Enrollment in the fall semester of 2022 was 66 students totaling 49 full-time equivalents — almost exactly flat with the prior year. Data tables from the Association of Theological Schools for the past 20 years show a peak enrollment in 2004-2005 of 122, or 94 full-time equivalents.

Current residential students will be able to remain on campus to complete their master of divinity degrees, and will also have the option of transferring to another seminary or shifting to CDSP’s hybrid model.

Under the new model, CDSP expects to admit 12 to 15 students per year for a primarily online program lasting four years, compared with the traditional three-year residential model. Students will have intensive in-person sessions in Berkeley and in New York City. The seminary will “pause” enrollment in its master of theological studies (MTS) and certificate of theological studies programs, although students already in those programs will be able to complete them. Generally speaking, M.Div. degrees train seminarians for ordination, while the shorter theological studies programs are designed for lay vocations.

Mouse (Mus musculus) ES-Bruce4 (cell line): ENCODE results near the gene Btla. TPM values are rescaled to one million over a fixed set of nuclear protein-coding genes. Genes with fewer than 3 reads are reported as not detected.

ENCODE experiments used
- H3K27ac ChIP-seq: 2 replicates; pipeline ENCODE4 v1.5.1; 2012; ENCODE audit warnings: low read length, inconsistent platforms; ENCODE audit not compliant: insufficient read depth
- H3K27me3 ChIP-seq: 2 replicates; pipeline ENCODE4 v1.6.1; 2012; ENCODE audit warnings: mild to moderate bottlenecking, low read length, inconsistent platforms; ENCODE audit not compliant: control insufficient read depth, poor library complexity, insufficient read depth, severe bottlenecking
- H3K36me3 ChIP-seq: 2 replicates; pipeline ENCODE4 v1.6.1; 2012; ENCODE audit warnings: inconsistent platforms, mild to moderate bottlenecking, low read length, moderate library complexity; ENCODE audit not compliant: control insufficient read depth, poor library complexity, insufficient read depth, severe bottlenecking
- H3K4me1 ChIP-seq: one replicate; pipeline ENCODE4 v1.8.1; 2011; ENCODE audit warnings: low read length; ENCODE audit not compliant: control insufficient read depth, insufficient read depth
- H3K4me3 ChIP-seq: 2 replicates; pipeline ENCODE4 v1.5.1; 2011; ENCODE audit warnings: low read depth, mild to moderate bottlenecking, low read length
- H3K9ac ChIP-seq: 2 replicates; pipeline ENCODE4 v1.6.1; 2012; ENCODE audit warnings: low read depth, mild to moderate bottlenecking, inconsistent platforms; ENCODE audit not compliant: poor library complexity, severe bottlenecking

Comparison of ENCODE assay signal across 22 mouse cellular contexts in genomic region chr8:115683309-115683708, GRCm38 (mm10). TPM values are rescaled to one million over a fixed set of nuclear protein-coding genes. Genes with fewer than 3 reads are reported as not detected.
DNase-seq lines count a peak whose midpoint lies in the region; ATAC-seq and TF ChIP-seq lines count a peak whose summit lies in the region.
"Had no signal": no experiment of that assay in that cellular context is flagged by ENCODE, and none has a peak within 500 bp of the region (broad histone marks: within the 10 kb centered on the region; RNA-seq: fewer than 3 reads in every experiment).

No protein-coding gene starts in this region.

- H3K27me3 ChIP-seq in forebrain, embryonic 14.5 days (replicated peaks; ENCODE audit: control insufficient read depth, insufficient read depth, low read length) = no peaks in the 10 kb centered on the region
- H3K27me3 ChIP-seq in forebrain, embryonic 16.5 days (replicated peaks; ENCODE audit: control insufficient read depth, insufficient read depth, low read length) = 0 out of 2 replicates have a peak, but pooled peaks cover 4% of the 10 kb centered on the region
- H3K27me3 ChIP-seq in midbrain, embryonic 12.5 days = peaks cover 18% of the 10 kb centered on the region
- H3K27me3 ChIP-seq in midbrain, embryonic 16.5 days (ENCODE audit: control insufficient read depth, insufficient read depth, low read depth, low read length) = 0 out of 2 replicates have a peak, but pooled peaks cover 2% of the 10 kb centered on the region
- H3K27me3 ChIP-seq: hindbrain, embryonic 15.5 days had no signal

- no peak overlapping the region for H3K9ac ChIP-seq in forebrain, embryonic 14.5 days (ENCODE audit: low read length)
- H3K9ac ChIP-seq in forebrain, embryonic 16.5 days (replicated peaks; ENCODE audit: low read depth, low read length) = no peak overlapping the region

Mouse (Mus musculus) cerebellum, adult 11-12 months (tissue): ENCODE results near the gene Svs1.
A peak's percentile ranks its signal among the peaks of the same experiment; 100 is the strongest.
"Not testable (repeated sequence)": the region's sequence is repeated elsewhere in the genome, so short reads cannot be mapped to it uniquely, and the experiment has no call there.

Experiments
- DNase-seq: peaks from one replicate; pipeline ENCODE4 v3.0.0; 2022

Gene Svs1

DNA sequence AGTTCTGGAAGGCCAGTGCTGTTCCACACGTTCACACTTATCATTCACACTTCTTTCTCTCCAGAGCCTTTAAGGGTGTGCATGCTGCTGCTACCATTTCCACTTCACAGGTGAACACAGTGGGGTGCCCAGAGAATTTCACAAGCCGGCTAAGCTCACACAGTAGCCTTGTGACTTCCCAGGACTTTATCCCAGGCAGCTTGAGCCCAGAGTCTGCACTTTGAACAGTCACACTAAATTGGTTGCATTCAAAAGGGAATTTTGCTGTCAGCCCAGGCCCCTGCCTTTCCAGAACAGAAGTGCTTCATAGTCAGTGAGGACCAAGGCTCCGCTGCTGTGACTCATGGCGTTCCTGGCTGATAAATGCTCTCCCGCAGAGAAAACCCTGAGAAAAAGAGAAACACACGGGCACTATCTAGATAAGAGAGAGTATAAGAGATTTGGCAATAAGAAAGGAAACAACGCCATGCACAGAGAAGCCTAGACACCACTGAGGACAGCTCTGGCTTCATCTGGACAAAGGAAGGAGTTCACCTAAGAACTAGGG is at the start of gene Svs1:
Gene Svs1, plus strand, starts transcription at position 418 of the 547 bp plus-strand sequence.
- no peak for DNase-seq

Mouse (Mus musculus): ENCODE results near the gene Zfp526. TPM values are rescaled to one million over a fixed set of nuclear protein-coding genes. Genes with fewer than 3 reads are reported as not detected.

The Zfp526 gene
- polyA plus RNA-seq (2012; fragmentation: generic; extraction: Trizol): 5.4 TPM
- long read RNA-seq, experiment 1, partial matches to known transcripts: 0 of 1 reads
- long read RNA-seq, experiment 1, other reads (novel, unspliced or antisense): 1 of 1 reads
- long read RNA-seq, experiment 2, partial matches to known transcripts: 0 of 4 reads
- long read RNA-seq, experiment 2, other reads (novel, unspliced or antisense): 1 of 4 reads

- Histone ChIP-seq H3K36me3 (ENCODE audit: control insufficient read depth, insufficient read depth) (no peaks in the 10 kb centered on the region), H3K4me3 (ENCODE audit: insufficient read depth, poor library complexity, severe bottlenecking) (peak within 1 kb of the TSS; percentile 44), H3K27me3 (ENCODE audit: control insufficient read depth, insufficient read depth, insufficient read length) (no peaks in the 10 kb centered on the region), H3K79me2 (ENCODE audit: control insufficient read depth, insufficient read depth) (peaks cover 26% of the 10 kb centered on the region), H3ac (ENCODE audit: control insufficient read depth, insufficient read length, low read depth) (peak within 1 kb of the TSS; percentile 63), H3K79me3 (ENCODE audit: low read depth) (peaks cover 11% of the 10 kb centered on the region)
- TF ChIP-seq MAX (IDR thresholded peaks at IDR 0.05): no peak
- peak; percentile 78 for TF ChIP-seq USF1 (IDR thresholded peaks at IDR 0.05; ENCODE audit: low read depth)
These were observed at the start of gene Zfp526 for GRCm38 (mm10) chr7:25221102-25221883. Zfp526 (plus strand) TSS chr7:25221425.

The Rev. Kyle Oliver, spokesman for CDSP, said Dwyer was unavailable for an interview because of intensive meetings with students and other constituencies regarding the announcement. The seminary’s interim president and dean, the Rt. Rev. Kirk Stevan Smith, retired Bishop of Arizona, was unavailable for the same reason. Smith has served in the interim role since the retirement of the Very Rev. W. Mark Richardson at the end of the academic year in 2022, after 11 years of service. A search for a new leader is under way, and the candidate profile has been adjusted to reflect the new direction of the school.

The transition wlll leave only four independent Episcopal seminaries that offer traditional residential M.Div. programs: Nashotah House in Nashotah, Wisconsin; Seminary of the Southwest in Austin; University of the South Theological School in Tennessee, better known as Sewanee; and VTS, based in Alexandria, Virginia.